Well, the long-awaited trip to New Zealand is just about finished. I am in a hotel room in Los Angeles waiting for a dawn flight back to Pittsburgh. Incidentally, if anyone ever asks you what the best thing about several 12 hour flights on New Zealand Air is, you can say, categorically, that it gives one the chance to watch all 16 episodes of season 1 of “Hill Street Blues” with Belker, Washington, and Furrillo. What a great show.
Our last day in NZ (alas, no photos at this point due to computer issues) found us in city of Christchurch. You may remember that on 22 February 2011, New Zealand’s second-largest city was devastated by a 6.3 magnitude quake that killed 187 people. 16 months later, we were still winding our way through a maze of streets that are closed or blocked, and we passed by property after property that was simply vacant (the rubble had already been cleared) or fenced off and condemned. As we saw in Chile in 2010, the damage was sporadic. Some properties were fully functional and operational, and right next door was a pile of rubble.
All around town were signs of hope and resilience. The title of this blog posting, for instance, was scrawled across the face of a shop that, though damaged, was open for business. Countless other establishments bore signs indicating “Yes, we are open to serve you.” There were a lot of places that looked as though they had weathered something terrible, but had kept going.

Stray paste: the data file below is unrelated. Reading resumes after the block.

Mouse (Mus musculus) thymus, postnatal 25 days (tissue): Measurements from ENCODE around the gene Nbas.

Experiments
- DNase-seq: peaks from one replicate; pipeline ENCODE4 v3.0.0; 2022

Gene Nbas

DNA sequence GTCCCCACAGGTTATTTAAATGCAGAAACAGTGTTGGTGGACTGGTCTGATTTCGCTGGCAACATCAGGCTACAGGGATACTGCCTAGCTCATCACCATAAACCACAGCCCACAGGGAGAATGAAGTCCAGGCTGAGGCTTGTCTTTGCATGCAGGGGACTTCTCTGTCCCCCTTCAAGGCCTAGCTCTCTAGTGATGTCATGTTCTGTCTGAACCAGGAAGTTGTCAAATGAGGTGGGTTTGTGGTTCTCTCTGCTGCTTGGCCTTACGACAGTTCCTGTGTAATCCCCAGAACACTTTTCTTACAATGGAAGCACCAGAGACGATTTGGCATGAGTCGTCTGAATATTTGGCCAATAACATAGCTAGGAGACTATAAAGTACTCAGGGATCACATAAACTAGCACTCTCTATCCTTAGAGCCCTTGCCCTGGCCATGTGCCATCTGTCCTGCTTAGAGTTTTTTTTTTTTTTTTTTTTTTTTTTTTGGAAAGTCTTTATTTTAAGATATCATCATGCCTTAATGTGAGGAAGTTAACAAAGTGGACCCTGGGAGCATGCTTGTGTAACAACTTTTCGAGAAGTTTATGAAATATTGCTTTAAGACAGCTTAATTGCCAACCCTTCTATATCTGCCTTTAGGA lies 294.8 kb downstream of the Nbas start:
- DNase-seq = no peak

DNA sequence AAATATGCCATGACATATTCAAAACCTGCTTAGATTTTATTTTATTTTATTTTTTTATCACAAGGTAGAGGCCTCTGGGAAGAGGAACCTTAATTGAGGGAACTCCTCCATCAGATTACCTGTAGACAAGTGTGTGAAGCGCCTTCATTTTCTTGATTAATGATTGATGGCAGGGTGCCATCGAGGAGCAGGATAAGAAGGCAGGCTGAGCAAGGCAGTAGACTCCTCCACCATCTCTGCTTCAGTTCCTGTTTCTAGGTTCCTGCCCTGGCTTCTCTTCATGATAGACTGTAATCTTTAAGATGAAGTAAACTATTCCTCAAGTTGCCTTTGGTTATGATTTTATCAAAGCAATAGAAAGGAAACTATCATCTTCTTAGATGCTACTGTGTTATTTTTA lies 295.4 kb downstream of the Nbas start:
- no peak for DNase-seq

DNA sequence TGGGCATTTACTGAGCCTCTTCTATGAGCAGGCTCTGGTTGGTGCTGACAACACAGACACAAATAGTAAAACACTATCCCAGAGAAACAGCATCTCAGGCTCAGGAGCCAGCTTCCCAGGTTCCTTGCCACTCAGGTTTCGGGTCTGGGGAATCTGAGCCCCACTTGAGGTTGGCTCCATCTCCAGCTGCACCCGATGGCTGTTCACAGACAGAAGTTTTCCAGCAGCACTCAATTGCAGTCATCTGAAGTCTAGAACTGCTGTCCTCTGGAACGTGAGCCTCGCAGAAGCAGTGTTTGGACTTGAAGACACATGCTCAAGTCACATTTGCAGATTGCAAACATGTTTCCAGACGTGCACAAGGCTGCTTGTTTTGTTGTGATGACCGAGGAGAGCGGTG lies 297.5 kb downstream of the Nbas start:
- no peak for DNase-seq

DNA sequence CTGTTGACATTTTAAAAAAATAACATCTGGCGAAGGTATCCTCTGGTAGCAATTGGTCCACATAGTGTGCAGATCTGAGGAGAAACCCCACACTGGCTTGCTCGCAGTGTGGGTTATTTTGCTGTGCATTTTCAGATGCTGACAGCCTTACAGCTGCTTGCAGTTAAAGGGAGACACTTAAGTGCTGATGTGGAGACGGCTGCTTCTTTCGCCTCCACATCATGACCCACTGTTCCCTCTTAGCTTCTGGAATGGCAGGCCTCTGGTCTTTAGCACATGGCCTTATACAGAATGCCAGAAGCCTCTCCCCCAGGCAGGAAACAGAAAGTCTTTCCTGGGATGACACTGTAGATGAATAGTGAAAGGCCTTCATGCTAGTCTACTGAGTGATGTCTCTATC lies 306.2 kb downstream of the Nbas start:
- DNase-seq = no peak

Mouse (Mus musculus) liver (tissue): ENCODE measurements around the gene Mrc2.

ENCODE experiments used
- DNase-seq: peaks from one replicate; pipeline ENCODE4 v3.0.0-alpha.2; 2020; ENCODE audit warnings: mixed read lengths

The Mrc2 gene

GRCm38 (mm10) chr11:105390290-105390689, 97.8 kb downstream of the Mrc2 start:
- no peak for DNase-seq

And, of course, there were the scars from those places which were not really places anymore. Huge heaps of debris. Vacant lots. Boarded up buildings. But the most iconic image I have of the destruction is that of a vacant lot that had been home to a church. All that remained of the church was the small steeple and bell tower, complete with a bell inside – it stood perhaps 12 feet high, placed carefully on the clean ground. Next to it was a weathered set of marble or granite steps – 3 small steps that led to nowhere. It was a stirring, mute, testimony of the fact that a congregation had existed in that place, but had left its footprint and moved somewhere else.
But what struck me most in Christchurch and indeed thoughout this tiny nation (the population of just over 4.4 million for the nation is just about twice that of metro Pittsburgh’s 2.3 million) was the incredible friendliness and generosity of spirit amongst those with whom we had dealings. From Dave, the shop owner who gave us venison, to the fisherman who lavished us with a giant lobster/crayfish, to the dozens of people who took time out of their day to explain something to us, to invite us into their homes, or to simply pass the time of day…it is a magnificently friendly culture.
Kia Ora means “welcome”. It can also mean “thank you” or “I wish you well”. So to all those who bid us Kia Ora, I would like to now return the comment. My prayers go out with joy for those who have recovered, and with hope for those who are in the midst. Kia Ora, my kiwi friends!